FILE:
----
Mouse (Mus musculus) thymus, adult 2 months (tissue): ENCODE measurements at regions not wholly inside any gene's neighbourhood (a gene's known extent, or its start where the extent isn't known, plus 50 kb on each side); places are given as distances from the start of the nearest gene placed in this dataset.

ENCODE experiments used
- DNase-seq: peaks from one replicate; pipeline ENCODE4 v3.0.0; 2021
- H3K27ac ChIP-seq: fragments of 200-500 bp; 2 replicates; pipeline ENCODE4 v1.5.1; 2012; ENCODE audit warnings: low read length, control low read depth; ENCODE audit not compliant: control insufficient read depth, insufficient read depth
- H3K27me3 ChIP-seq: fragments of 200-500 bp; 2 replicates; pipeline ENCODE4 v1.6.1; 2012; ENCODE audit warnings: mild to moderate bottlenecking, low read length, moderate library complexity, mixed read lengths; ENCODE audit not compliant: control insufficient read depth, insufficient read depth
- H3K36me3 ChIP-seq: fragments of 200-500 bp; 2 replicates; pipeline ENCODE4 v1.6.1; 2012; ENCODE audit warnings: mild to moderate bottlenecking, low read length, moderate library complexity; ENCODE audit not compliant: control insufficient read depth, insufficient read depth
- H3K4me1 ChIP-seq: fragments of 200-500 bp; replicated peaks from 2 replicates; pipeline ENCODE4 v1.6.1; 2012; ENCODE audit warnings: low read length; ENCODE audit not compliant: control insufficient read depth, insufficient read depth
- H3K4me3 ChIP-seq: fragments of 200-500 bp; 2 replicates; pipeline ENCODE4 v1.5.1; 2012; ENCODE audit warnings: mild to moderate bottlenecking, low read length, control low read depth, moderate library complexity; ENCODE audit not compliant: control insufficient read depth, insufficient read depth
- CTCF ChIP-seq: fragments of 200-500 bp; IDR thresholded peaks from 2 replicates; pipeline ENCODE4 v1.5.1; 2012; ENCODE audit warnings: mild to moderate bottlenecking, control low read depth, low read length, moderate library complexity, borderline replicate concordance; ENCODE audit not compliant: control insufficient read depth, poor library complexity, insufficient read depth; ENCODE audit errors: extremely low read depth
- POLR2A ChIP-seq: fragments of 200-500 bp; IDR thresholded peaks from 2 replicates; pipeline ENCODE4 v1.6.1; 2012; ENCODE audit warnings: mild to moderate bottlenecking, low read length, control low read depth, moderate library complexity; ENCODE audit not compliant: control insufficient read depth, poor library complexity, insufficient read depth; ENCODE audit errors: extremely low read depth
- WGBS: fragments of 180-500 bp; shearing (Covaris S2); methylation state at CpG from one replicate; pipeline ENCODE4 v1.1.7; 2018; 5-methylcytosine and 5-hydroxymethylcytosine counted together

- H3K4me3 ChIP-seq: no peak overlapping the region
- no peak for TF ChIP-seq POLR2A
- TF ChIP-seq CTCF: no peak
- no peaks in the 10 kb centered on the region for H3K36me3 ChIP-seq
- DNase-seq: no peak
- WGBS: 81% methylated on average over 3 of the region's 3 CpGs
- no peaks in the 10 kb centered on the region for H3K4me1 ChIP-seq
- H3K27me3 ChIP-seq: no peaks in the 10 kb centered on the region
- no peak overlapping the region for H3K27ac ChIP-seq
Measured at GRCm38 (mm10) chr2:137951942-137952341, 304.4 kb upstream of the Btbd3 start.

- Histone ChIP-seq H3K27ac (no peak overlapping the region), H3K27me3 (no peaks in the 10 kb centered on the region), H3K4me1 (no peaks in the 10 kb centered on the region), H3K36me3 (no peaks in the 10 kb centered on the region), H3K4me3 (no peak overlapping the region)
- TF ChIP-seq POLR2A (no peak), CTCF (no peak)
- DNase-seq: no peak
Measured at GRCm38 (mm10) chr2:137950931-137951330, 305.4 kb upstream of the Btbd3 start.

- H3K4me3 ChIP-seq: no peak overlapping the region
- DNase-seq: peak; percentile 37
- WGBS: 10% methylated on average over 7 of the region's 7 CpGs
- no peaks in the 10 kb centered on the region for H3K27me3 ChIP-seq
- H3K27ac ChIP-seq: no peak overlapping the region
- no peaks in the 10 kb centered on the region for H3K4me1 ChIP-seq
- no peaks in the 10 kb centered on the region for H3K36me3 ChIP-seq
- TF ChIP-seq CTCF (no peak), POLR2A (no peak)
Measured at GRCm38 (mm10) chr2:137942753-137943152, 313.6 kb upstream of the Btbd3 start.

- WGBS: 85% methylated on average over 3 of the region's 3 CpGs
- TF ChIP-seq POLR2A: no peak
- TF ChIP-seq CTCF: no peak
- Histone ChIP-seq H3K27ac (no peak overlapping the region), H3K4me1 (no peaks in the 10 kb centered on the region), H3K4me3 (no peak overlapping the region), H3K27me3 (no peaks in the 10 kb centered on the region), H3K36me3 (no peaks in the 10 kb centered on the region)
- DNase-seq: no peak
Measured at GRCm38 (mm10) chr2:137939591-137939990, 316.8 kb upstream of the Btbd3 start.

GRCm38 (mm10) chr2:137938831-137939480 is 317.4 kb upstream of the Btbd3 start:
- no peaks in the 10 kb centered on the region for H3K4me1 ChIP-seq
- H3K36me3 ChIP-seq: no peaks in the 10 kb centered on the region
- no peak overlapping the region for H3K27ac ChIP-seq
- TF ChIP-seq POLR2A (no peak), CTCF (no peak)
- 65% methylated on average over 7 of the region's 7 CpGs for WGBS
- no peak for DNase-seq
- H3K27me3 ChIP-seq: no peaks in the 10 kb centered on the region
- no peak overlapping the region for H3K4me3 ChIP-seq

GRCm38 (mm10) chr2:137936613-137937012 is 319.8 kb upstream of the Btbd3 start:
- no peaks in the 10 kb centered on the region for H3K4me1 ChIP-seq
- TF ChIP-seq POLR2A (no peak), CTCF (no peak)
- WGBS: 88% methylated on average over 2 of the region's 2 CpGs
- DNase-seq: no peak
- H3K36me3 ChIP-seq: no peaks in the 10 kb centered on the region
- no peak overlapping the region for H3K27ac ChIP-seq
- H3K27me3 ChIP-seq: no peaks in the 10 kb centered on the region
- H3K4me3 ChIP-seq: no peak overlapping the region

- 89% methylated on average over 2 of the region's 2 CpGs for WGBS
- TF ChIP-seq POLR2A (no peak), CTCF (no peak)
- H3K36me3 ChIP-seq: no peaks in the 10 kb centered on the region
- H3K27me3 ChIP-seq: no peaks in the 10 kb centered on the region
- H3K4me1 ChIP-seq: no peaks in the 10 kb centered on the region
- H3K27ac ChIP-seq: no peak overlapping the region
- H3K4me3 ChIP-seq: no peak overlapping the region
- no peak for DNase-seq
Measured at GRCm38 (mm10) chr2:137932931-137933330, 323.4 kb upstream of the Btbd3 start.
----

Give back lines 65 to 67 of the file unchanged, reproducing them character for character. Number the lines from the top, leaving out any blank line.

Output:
- H3K4me3 ChIP-seq: no peak overlapping the region
- no peak for DNase-seq
Measured at GRCm38 (mm10) chr2:137932931-137933330, 323.4 kb upstream of the Btbd3 start.